Radiation increases risk of second primary tumors for childhood survivors

Nov 01, 2006

Radiation exposure may increase the risk of brain and spinal column tumors in survivors of childhood cancer, according to a study in the November 1 Journal of the National Cancer Institute.

Survivors of childhood cancer are at an increased risk for developing second cancers, but the risk of these cancers varies based on the original cancer, age a first cancer diagnosis, and primary cancer therapy given. Secondary tumors of the central nervous system (CNS) can have particularly devastating consequences and have been linked to prior treatment for childhood leukemia and brain tumors.

Joseph P. Neglia, M.D., pediatric oncologist and researcher with the University of Minnesota Medical School and Cancer Center in Minneapolis, and colleagues identified secondary CNS tumors in a group of 14,361 5-year survivors of childhood cancer. They also obtained information regarding the patients' exposure to radiation and the chemotherapy used to treat the first cancer.

The authors found that 116 survivors of childhood cancer developed subsequent CNS tumors. Childhood radiation exposure was associated with a higher risk of developing both malignant brain tumors like glioma and benign tumors like meningiomas. The risk of a second tumor increased as the dose of radiation used to treat the first cancer increased. Children under age 5 were especially vulnerable to the development of secondary gliomas. The authors suggest that the increased tumor incidence in children exposed at an early age may mean the developing brain is highly susceptible to radiation's toxic effects.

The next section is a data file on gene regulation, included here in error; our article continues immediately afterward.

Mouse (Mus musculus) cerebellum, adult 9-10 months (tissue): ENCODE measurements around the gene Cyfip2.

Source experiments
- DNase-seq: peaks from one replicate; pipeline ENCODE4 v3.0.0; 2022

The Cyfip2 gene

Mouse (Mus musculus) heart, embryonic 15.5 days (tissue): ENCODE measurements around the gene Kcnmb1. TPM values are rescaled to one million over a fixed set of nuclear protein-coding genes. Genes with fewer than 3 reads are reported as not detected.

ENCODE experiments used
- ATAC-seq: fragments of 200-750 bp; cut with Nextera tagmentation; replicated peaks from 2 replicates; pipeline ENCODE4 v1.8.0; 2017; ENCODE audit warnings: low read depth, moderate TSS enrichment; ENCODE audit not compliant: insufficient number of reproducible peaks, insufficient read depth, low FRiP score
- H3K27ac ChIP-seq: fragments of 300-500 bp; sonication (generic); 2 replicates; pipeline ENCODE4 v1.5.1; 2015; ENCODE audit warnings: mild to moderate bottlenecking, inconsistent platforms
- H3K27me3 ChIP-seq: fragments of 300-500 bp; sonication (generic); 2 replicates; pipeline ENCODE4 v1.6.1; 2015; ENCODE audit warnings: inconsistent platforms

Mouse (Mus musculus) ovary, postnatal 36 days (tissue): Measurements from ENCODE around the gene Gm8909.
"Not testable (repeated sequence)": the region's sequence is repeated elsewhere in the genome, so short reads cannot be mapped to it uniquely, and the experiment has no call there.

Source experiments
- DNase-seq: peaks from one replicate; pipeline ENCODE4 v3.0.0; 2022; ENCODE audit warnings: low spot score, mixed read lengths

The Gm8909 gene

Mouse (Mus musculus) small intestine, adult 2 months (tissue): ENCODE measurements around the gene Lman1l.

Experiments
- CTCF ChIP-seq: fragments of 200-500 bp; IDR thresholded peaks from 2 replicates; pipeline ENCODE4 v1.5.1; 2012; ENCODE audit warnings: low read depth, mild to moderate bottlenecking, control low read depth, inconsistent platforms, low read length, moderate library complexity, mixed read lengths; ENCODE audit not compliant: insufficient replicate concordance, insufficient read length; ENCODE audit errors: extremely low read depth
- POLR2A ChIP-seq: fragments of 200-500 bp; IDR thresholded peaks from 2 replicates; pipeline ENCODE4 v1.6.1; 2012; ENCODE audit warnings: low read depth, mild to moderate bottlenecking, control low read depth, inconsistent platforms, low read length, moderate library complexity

"Prolonged follow-up of all childhood cancer survivors, particularly those exposed to radiation, is crucial to the early detection of these tumors and should be considered part of the effective therapy of the primary disease," they write.

In an accompanying editorial, Elaine Ron, Ph.D., of the National Cancer Institute in Bethesda, Md., writes, "By identifying persons at high risk of long-term treatment effects, it may be possible to reduce the growing number of patients who develop secondary malignancies by individualizing treatment."

Source: National Cancer Institute

Explore further: Lifestyle choices may affect the long-term heart health of childhood cancer survivors

add to favorites email to friend print save as pdf

Related Stories

Twitter admits to diversity problem in workforce

51 minutes ago

(AP)—Twitter acknowledged Wednesday that it has been hiring too many white and Asian men to fill high-paying technology jobs, just like several other major companies in Silicon Valley.

Recommended for you

Study shows epigenetic changes can drive cancer

Jul 26, 2014

Cancer has long been thought to be primarily a genetic disease, but in recent decades scientists have come to believe that epigenetic changes – which don't change the DNA sequence but how it is 'read' – also play a role ...

User comments : 0